11th July 1781
Reference Numbert17810711-34
SentenceImprisonment > hard labour

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418. JOHN WELDON was indicted, for that he, in the King's highway, in and upon Peter Rorke , gentleman , feloniously did make an assault, with intent the monies of the said Peter to take, steal, and carry away , July the 1st .


On the 1st of July, as I was returning, on foot, from Kentish-town, at near eleven o'clock at night, with my wife, I was attacked by the prisoner, near the Foundling-hospital . He presented this (producing a large brass-barrel pistol) to my breast. I do not recollect that he said any thing but Stop! and he immediately snapped it at me. The powder flashed, but the pistol did not go off: upon which I laid hold of the muzzle of the pistol, and closed in upon him. I had a tustle with him a few minutes. At last I got him down. After I got him down, I had a good deal to do before I wrenched the pistol out of his hand. Upon my getting the pistol from him, I hit him two or three blows upon the head with the butt end of it. I perceived that he was in great agony; for he shook his head and feet very much: then I thought him pretty secure. By that time Mr. Gilson and Mr. Wood came to my assistance. Mr. Wood was standing by a few minutes during the contest.

Did he assist you? - No; he did not. When Mr. Gilson came, he assisted me. The pistol was loaded with shot: I have the contents: it is, I believe, what they call duck-shot. I took the prisoner to the watch-house, and gave him in charge.

Prisoner. Whether I was by myself, or any body along with me?

Mr. Rorke. When he attacked me, he was by himself; but I saw his accomplice attack Mr. Gilson a few yards distance from me. He had walked on before me; and he snapped his pistol at him likewise.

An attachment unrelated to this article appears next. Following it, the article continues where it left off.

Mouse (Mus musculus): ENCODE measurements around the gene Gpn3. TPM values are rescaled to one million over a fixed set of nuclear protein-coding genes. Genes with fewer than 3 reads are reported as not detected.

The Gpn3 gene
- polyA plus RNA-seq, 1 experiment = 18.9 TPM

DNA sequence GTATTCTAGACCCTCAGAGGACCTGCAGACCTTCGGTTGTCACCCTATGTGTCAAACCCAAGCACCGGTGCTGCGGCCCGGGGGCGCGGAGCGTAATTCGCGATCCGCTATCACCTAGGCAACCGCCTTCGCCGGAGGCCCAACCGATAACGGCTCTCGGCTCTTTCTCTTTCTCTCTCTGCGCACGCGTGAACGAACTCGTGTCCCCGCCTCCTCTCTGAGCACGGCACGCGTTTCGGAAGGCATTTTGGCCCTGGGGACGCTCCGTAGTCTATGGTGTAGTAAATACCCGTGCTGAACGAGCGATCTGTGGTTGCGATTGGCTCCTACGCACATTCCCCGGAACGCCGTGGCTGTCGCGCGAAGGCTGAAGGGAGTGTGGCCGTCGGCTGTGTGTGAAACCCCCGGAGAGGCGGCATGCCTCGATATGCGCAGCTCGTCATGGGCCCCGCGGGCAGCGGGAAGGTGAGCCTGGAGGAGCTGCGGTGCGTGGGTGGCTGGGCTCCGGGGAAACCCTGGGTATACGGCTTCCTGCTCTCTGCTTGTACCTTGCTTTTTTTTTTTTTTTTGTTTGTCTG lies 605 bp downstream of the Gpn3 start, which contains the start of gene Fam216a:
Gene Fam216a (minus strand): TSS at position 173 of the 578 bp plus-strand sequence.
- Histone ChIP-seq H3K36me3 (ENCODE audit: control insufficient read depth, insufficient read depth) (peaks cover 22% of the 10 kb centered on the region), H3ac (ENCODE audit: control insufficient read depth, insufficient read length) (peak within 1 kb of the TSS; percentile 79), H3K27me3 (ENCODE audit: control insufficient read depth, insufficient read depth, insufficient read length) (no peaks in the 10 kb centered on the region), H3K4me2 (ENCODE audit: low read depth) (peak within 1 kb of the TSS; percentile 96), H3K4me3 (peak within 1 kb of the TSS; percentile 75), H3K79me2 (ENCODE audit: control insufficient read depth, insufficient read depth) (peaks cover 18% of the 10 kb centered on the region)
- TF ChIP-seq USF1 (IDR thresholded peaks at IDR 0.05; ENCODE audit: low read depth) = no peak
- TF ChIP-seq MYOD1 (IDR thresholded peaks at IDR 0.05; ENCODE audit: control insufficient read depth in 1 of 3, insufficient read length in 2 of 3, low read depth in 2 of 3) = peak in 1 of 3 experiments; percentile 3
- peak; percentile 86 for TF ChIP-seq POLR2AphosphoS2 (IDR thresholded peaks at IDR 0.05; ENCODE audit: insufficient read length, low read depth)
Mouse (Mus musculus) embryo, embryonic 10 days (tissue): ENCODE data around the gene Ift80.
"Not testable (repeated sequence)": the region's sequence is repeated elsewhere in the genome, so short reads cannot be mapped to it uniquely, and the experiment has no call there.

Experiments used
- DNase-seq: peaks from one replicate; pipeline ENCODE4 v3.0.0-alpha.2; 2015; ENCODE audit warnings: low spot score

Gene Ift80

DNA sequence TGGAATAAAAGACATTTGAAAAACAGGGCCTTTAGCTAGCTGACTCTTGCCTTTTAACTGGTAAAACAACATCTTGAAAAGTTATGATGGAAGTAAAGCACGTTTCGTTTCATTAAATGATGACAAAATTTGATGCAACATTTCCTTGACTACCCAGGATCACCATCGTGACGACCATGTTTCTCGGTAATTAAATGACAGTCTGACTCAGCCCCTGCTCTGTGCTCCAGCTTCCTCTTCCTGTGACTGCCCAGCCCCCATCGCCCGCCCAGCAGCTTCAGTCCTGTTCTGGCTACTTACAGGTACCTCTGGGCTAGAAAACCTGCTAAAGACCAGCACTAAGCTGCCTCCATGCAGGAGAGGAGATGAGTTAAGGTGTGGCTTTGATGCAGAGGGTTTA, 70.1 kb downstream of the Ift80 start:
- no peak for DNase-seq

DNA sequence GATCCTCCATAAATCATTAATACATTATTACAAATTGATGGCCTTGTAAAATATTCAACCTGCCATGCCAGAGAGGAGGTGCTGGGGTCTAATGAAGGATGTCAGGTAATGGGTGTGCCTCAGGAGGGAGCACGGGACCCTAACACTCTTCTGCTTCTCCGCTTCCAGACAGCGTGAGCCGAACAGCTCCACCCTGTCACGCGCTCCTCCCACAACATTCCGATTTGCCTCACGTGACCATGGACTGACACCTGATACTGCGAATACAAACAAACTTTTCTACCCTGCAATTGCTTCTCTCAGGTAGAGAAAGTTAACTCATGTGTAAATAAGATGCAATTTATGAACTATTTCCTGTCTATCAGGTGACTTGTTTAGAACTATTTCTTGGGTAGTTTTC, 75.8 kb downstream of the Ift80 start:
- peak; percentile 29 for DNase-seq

After I had wrested the pistol from the man who attacked me, I heard Mr. Rorke call me by name. I turned round, and thought him in great danger. He called out to me on the first instant the prisoner had

attacked him. They were struggling in the ditch, where I had been struggling with the man from whom I took a pistol a few yards from him. I ran to his assistance, and I found the prisoner had got Mr. Rorke's coat over his head, and had bound him round the neck by it. Mr. Rorke was uppermost; but the other was sitting in the ditch, and held him fast in that manner. I struck the prisoner, with a slight stick I had in my hand, two or three blows over the head, in order to disengage Mr. Rorke. I found it had not the effect. Then I struck him with my hand: upon which he fell back in the ditch, and by that means Mr. Rorke was disengaged.

Are you sure the prisoner is the man? - I cannot speak to the identity of the man Mr. Rorke was engaged with.

Do you know whether the prisoner had any thing in his hand or no? - I saw a pistol in Mr. Rorke's hand; but he could not make use of it, I believe, till I came to him. As soon as he got disengaged, I saw him strike the prisoner on the head with a pistol.

Prisoner. Whether he saw me attack that gentleman, or that gentleman attack me?

Mr. Gilson. I did not see him attacked. I had been attacked first myself.


I am a tile-maker. As I was going home to Pancras, where I live, as I turned the corner round the Foundling-hospital, I saw the flash of a pistol. I ran to the gentleman's assistance. Before I got up to the gentleman, the other party got away. I immediately helped the gentleman to confine the other man, and took him to the watch-house.

Did the gentleman charge him with any thing at that time? - The gentleman had the pistol in his hand: he charged him with stopping him, and attempting to fire a pistol at him, which did not go off.


I know nothing at all of the man. I am a bricklayer by trade, and work in Tottenham-court-road. I had been at work there five days and a quarter, the week before. In going home, between ten and eleven in the evening, as I was going along the foot-way, I heard a woman scream out, Murder! I ran to her assistance. I saw a man heave a pistol out of his hand. The gentleman has got it. As he run away, I took it up, and still was running to the gentlewoman's assistance. Before I got there, I was knocked down by one of those gentlemen, and beat in a most terrible manner. I have no witnesses here.


Tried by the First Middlesex Jury, before Mr. Justice HEATH.

[Imprisonment. See summary.]

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